Westerberg goes to mat to push new solo effort

May 2, 2002


To say that former Replacements leader Paul Westerberg has been keeping a low profile of late is a considerable understatement.

"It's hard to call it retiring, because I'm born and raised here, and I've lived here all my life," Westerberg recently said by phone from his home in Minneapolis.

"For a good 10 years, everyone here has just assumed that I lived somewhere else because they didn't see me at the three nightclubs."

 Westerberg has long since preferred the company of his wife and 4-year-old son to the bustle of the rock scene. But he has been recording in his basement, and now he's sharing the results on the independent label Vagrant Records.

The two-CD "Stereo" pairs a moving acoustic disc with a loud, sloppy rock effort recorded under the guise of his alter ego Grandpa Boy. It's being hailed by critics as his strongest solo offering to date.

"I'm tempted to bask in that glow, but I've long since distanced myself from what y'all might have to say about my work," Westerberg said. "I can't jump up and down and go, 'Ooh-wee! They like me again,' because when you weren't liking me, I was still liking me. I'm once again satisfied with what I did, so that's pretty cool."

Gone is the pretense that Westerberg is a singer-songwriter in the Randy Newman vein. Instead, he's back to writing simple, direct, emotional rock songs in the tradition of "Unsatisfied" and "Answering Machine."

"You sweep the band out from under me and what have you got left?" he now says of his early Warner Bros. solo discs. "I wasn't that good-looking where they could push me as a pop star, and I certainly wouldn't follow directions. They couldn't mold me into a shiny model. They sort of had to bank on my ability to be a tunesmith, and I've always sort of fancied myself as just a funky guitar player who fits in the band and can't sing anyone else's numbers so writes some to suit himself."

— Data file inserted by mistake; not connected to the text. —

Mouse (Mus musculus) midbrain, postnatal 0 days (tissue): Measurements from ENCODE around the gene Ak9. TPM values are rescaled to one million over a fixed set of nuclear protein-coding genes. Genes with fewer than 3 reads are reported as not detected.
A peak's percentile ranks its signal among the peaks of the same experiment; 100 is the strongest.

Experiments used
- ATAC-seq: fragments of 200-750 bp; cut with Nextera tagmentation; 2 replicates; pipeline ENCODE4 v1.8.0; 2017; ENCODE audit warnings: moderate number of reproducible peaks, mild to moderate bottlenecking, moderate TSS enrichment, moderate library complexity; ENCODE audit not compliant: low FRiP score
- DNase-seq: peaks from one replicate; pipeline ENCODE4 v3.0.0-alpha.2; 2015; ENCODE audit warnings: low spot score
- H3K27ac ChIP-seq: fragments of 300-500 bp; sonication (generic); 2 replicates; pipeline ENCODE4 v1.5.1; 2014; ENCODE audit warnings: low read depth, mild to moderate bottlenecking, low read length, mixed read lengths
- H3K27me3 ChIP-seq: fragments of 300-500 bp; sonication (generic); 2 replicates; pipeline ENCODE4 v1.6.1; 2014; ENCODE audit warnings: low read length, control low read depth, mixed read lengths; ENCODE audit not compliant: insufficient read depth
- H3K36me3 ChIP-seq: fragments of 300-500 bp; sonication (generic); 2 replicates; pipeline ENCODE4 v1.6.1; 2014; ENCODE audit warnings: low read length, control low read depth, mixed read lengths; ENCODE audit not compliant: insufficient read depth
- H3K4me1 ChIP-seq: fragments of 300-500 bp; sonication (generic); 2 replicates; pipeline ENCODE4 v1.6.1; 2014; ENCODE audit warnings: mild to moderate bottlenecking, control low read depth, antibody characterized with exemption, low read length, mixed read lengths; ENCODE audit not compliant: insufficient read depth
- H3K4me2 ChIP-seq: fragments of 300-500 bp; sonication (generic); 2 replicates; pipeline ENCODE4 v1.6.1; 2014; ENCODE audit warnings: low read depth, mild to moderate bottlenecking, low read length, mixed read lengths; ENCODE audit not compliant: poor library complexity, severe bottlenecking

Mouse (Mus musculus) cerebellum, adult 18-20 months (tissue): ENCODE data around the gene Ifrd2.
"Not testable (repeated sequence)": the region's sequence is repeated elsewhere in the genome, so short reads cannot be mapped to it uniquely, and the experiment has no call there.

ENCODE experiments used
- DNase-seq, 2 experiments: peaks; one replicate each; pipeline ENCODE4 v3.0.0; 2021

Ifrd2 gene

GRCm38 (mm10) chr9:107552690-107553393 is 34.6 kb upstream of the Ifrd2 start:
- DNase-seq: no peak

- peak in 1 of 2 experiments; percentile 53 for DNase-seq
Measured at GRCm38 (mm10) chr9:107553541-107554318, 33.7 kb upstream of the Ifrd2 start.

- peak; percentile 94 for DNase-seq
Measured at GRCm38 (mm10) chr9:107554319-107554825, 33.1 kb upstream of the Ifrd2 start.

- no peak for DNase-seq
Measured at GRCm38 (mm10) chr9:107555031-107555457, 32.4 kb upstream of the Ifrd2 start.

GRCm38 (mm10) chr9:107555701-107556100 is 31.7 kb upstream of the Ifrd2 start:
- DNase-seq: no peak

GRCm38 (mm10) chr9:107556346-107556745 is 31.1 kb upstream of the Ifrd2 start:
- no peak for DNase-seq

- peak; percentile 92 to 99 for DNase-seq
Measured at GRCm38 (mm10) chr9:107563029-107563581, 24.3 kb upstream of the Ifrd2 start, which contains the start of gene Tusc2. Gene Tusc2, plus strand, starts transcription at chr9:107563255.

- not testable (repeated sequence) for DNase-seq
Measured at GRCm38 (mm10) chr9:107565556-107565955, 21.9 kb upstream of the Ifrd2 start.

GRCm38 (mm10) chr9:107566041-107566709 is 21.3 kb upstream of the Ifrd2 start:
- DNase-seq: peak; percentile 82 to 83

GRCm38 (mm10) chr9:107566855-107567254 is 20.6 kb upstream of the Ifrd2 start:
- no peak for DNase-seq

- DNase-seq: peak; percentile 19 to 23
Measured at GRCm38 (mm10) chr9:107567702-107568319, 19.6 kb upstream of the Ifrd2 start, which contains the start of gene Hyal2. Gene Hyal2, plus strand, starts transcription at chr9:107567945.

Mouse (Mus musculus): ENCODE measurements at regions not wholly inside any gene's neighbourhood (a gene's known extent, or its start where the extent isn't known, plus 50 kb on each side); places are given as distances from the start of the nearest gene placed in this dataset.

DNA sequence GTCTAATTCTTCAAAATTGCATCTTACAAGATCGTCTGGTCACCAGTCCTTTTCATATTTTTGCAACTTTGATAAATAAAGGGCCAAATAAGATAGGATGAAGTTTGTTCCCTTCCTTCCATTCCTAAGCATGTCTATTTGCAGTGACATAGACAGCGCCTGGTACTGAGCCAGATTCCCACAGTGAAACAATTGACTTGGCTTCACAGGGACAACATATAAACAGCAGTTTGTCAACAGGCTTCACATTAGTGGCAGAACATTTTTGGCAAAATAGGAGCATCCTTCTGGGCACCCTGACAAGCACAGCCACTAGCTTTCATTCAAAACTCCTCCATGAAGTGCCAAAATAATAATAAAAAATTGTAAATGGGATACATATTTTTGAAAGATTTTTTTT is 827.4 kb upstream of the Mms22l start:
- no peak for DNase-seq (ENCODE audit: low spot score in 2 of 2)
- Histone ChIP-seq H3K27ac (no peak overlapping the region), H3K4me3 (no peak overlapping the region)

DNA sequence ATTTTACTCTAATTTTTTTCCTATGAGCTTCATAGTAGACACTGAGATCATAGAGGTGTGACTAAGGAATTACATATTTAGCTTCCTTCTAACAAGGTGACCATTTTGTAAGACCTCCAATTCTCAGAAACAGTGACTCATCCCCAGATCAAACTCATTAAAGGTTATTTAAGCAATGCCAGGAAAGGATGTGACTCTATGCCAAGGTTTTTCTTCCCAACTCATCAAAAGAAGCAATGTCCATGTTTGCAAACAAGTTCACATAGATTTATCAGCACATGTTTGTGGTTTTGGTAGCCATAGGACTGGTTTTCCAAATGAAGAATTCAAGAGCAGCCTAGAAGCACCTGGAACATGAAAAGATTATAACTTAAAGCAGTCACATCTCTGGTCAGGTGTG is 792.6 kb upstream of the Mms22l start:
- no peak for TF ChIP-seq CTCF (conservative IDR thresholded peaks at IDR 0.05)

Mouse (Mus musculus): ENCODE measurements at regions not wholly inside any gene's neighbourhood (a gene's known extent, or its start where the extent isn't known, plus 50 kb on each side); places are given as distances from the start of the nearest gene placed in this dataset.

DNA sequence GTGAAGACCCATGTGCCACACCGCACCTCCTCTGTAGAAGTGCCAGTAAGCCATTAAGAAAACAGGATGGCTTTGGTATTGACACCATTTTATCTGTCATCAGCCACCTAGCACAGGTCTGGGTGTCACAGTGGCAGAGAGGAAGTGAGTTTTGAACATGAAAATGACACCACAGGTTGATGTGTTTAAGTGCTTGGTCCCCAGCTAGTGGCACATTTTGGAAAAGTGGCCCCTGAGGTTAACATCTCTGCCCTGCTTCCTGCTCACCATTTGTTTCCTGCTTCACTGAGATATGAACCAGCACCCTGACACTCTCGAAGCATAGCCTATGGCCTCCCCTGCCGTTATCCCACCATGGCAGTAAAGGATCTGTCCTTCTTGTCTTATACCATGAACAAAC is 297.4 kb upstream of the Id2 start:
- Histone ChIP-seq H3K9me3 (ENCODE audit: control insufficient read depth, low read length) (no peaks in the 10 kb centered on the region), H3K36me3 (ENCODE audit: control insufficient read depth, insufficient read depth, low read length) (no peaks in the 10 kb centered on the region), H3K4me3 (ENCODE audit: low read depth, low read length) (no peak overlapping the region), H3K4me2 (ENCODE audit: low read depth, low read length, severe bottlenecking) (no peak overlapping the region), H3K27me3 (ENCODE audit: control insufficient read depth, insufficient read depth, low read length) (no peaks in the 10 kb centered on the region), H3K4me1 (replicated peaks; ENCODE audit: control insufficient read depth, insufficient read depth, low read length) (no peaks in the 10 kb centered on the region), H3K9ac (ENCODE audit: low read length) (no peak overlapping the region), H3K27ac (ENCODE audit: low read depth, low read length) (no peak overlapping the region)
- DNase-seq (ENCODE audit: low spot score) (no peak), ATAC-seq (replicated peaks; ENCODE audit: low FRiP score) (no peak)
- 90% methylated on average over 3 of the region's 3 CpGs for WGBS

One of the most revered bands of the indie-rock '80s, the Replacements famously broke up onstage at a free concert in Grant Park on July 4, 1991. In recent years, the group has emerged as a celebrated influence for a new generation of Midwestern rock groups, among them Vagrant labelmates Dashboard Confessional and the Get Up Kids.

"I wonder if perhaps it took a generation of imposters to show them who meant it and who didn't," Westerberg said. "The generation that came right after me--Kurt Cobain, et al. --was not embracing what I did, although they certainly were infuenced, whether they admitted it or not."

Notoriously inconsistent, the Replacements could deliver one of the best rock shows you've ever seen or one of the worst, often on subsequent nights. Apparently, Westerberg's low-key tour of free in-store appearances is following the same model. A recent gig in San Francisco abruptly ended when he tired of an obnoxious heckler, jumped into the crowd, slapped the guy in the face and stormed off.

"It's odd for me, but it's just as disarming for an audience, because there's no barrier, no lights, and they don't get to play the role of audience if they don't have to pay any money," he said before the start of this mini-tour.

"I don't know what to expect, and that's why I'm doing it. I'm just starting to look at the notion of, 'Well, how many songs should I play? They're not gonna let me get away with three; I'm gonna end up playing like 20.' I guess it doesn't really matter if I play new ones or old ones or mine or someone else's, because someone's gonna be disappointed and wanna hear something else, so I guess I'm just gonna have to woodshed and take requests. Hopefully they'll know the words."

As for a full-fledged electric tour down the road, Westerberg is noncommittal.

"I think we'll have to see how it goes. I've made a couple of stabs at assembling a little unit, and each time we seem to have a weak link in the bass department," he said, referring to former Replacement Tommy Stinson, now a member of Guns 'N Roses.

Westerberg is also typically perverse about the oft-discussed idea of a Replacements reunion.

"For us to come back and succeed would be to fail," he said. "It's a strange dichotomy. I've already run all the notions through of like, 'Let's play Madison Square Garden, show up and play cards--not play a goddamn note and get paid for it!' That would be the crowning glory."